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The application of the Wiener–Khintchine theorem for translating a readily measured correlation function into the variance spectrum, important for scale analyses and for scaling transformations of data, requires that the data be wide-sense homogeneous (stationary), that is, that the first and second moments of the probability distribution of the variable are the same at all times (stationarity) or at all locations (homogeneity) over the entire observed domain. This work provides a heuristic method independent of statistical models for evaluating whether a set of data in rain is wide-sense stationary (WSS). The alternative, statistical heterogeneity, requires 1) that there be no single global mean value and/or 2) that the variance of the variable changes in the domain. Here, the number of global mean values is estimated using a Bayesian inversion approach, while changes in the variance are determined using record counting techniques. An index of statistical heterogeneity (IXH) is proposed for rain such that as its value approaches zero, the more likely the data are wide-sense stationary and the more acceptable is the use of the Wiener–Khintchine theorem. Numerical experiments as well as several examples in real rain demonstrate the potential of IXH to identify statistical homogeneity, heterogeneity, and statistical mixtures. In particular, the examples demonstrate that visual inspections of data alone are insufficient for determining whether they are wide-sense stationary. Furthermore, in this small data collection, statistical heterogeneity was associated with convective rain, while statistical homogeneity appeared in more stratiform or mixed rain events. These tentative associations, however, need further substantiation.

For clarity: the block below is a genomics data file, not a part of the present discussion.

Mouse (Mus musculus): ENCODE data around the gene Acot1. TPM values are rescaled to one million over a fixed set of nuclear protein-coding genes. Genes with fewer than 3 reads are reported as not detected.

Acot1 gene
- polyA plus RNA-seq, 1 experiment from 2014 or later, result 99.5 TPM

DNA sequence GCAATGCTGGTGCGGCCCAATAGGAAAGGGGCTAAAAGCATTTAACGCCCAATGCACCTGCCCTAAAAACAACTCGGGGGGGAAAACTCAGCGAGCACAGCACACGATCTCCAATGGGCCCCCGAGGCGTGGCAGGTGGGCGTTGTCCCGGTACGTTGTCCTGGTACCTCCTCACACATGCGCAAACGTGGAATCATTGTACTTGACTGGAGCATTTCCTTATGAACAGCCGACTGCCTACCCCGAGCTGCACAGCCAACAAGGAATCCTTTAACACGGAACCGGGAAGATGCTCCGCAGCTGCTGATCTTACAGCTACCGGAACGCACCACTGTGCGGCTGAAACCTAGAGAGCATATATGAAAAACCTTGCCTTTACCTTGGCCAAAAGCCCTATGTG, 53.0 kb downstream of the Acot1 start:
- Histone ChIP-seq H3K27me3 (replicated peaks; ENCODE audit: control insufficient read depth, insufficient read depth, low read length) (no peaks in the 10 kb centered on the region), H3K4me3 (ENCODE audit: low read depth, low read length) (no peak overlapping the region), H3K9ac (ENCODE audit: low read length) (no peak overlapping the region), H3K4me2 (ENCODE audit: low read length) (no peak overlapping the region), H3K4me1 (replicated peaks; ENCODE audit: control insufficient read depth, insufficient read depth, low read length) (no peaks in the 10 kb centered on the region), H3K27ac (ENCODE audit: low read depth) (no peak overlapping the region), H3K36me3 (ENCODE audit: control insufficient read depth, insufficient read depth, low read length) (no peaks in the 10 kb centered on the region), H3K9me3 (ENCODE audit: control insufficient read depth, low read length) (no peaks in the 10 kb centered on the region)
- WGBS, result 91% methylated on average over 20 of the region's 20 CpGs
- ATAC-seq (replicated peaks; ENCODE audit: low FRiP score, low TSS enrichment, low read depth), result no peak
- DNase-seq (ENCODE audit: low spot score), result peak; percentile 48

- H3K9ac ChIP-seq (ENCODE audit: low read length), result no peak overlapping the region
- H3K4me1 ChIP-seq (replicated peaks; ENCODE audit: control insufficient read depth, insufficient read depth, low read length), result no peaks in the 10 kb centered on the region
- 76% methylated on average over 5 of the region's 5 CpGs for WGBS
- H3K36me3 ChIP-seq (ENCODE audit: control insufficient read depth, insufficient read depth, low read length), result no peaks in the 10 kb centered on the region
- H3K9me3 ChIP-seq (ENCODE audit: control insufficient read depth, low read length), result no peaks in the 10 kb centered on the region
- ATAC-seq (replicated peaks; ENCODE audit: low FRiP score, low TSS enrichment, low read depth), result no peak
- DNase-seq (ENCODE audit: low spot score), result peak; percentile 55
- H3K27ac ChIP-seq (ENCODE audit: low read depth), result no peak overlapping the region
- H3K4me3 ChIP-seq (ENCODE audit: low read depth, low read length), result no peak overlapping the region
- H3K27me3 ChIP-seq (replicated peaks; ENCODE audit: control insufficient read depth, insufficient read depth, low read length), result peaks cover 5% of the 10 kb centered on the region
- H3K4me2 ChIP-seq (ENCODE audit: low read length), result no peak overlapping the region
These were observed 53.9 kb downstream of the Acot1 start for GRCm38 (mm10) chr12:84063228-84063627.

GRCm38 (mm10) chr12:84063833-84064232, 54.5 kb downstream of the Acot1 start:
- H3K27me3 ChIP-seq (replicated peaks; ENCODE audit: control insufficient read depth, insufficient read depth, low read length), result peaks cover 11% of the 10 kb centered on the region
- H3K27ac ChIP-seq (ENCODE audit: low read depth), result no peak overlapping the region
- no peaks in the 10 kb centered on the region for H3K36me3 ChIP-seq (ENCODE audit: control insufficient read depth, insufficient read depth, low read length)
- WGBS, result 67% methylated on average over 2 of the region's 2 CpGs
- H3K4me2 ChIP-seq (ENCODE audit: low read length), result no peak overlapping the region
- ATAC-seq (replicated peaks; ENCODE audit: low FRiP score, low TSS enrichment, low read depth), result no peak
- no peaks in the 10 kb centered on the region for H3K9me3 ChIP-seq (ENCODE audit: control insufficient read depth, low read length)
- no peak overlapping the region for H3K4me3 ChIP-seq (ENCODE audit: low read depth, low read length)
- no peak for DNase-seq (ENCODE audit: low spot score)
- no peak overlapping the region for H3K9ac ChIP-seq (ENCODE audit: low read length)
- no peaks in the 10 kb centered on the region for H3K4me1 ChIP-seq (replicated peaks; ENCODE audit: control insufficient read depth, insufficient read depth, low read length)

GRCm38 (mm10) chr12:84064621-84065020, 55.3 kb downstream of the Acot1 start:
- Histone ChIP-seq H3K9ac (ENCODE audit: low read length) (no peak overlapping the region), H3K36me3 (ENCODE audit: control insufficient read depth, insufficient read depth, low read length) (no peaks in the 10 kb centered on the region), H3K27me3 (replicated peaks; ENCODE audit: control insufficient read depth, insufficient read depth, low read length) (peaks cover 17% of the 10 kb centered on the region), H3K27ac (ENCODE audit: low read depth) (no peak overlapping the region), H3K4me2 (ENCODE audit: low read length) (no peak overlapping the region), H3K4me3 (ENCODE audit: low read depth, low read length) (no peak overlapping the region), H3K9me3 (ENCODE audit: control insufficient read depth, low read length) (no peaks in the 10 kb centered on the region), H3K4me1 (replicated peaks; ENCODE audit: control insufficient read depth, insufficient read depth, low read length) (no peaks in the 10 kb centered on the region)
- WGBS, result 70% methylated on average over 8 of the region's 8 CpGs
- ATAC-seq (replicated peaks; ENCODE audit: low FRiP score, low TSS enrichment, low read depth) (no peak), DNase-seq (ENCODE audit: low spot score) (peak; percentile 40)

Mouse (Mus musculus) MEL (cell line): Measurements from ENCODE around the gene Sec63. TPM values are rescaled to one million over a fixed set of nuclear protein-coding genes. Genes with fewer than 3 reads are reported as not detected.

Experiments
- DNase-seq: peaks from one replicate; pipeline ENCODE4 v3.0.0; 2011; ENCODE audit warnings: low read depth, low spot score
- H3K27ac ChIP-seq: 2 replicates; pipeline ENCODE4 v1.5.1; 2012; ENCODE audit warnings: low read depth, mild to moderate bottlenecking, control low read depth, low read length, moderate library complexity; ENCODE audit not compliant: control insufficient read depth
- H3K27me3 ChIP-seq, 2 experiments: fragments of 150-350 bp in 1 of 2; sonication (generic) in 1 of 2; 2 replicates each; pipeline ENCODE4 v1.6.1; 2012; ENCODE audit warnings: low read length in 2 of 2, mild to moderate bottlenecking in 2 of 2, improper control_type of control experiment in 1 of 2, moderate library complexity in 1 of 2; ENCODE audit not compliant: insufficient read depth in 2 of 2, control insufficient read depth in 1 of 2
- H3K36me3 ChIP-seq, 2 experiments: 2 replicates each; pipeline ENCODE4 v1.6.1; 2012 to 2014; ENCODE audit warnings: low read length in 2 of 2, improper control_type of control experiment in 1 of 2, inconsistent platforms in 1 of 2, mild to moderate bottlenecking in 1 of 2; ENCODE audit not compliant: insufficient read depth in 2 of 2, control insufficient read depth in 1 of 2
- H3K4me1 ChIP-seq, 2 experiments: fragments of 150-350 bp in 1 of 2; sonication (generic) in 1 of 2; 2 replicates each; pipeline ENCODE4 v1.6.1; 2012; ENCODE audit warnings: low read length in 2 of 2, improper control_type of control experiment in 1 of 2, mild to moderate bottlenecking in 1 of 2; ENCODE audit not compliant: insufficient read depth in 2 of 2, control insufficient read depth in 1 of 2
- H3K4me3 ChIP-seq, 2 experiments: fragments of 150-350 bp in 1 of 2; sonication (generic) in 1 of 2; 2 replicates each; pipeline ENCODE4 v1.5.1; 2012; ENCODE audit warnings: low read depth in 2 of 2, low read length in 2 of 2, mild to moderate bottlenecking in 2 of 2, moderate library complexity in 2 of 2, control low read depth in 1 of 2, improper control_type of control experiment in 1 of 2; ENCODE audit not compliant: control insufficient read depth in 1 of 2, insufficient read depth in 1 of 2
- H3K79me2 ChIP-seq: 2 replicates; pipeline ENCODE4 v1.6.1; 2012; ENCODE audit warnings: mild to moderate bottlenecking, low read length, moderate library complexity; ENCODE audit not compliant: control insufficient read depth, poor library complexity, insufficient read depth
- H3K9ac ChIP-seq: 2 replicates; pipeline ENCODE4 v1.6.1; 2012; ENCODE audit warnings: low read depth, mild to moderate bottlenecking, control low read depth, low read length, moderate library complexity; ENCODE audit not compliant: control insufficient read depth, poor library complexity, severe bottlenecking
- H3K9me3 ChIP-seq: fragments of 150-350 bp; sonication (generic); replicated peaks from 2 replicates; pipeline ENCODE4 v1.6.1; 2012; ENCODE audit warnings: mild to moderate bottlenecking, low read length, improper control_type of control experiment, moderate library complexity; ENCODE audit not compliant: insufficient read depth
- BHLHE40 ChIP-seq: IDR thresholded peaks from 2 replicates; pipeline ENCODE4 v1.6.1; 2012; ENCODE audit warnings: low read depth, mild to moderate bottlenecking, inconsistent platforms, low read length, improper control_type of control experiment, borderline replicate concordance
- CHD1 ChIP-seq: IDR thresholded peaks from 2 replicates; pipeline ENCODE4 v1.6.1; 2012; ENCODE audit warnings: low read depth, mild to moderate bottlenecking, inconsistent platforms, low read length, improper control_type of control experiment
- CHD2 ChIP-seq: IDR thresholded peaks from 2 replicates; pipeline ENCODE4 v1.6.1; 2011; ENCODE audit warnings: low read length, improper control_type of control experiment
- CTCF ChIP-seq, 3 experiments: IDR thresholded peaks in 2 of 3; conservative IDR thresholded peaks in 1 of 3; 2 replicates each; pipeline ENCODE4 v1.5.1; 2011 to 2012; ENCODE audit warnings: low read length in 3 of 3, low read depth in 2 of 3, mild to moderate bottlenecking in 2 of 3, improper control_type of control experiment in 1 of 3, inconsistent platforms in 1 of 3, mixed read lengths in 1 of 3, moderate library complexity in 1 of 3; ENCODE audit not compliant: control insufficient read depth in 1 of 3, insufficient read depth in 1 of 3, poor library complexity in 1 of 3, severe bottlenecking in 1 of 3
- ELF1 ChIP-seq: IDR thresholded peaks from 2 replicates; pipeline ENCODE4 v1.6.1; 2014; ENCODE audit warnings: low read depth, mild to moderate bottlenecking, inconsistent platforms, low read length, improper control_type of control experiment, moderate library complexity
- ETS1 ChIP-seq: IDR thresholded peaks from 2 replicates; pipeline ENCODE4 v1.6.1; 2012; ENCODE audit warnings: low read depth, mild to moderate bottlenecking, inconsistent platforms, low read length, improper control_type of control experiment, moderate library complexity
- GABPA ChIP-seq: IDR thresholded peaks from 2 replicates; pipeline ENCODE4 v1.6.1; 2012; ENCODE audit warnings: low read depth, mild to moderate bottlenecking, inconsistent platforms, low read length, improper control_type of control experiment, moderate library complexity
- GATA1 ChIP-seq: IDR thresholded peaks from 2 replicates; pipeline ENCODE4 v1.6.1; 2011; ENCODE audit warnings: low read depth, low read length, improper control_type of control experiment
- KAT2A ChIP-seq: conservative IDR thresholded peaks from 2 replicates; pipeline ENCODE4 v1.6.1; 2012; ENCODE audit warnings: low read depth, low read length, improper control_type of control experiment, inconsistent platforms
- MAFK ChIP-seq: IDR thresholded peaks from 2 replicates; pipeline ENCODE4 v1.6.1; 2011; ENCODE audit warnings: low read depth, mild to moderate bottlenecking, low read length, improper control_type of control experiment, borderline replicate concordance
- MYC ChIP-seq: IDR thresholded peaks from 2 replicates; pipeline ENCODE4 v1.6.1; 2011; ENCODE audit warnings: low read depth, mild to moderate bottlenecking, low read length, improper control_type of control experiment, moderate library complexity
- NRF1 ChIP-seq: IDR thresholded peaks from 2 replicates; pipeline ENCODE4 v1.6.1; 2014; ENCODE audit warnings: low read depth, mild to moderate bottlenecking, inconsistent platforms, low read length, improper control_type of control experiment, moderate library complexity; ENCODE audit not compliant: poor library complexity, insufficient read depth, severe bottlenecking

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© 2018 American Meteorological Society. Article deposited here in compliance with publisher policies. Publisher's version of record:

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Journal of Atmospheric and Oceanic Technology


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